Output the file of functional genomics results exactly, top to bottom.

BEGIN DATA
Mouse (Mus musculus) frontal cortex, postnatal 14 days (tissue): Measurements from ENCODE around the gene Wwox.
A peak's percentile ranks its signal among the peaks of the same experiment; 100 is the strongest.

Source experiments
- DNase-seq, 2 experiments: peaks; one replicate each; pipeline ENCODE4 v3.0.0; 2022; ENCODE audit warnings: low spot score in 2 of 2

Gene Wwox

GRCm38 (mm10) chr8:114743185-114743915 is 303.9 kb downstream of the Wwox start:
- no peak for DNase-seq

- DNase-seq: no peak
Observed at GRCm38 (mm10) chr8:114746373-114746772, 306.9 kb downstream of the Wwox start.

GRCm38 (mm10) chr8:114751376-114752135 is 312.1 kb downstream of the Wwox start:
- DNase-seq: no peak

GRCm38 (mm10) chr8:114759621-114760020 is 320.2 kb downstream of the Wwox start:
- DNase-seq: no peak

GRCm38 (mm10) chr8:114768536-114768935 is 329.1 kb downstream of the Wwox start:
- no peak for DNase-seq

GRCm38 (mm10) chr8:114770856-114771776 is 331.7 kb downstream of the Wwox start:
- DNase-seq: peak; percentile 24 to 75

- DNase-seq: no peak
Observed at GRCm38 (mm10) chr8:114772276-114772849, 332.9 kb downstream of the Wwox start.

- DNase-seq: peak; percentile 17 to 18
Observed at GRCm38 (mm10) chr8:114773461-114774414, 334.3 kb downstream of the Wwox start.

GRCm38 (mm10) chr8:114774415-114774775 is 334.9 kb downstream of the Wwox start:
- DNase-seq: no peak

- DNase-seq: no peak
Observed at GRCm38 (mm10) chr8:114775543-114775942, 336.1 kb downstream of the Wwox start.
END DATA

Mouse (Mus musculus) frontal cortex, postnatal 14 days (tissue): Measurements from ENCODE around the gene Wwox.
A peak's percentile ranks its signal among the peaks of the same experiment; 100 is the strongest.

Source experiments
- DNase-seq, 2 experiments: peaks; one replicate each; pipeline ENCODE4 v3.0.0; 2022; ENCODE audit warnings: low spot score in 2 of 2

Gene Wwox

GRCm38 (mm10) chr8:114743185-114743915 is 303.9 kb downstream of the Wwox start:
- no peak for DNase-seq

- DNase-seq: no peak
Observed at GRCm38 (mm10) chr8:114746373-114746772, 306.9 kb downstream of the Wwox start.

GRCm38 (mm10) chr8:114751376-114752135 is 312.1 kb downstream of the Wwox start:
- DNase-seq: no peak

GRCm38 (mm10) chr8:114759621-114760020 is 320.2 kb downstream of the Wwox start:
- DNase-seq: no peak

GRCm38 (mm10) chr8:114768536-114768935 is 329.1 kb downstream of the Wwox start:
- no peak for DNase-seq

GRCm38 (mm10) chr8:114770856-114771776 is 331.7 kb downstream of the Wwox start:
- DNase-seq: peak; percentile 24 to 75

- DNase-seq: no peak
Observed at GRCm38 (mm10) chr8:114772276-114772849, 332.9 kb downstream of the Wwox start.

- DNase-seq: peak; percentile 17 to 18
Observed at GRCm38 (mm10) chr8:114773461-114774414, 334.3 kb downstream of the Wwox start.

GRCm38 (mm10) chr8:114774415-114774775 is 334.9 kb downstream of the Wwox start:
- DNase-seq: no peak

- DNase-seq: no peak
Observed at GRCm38 (mm10) chr8:114775543-114775942, 336.1 kb downstream of the Wwox start.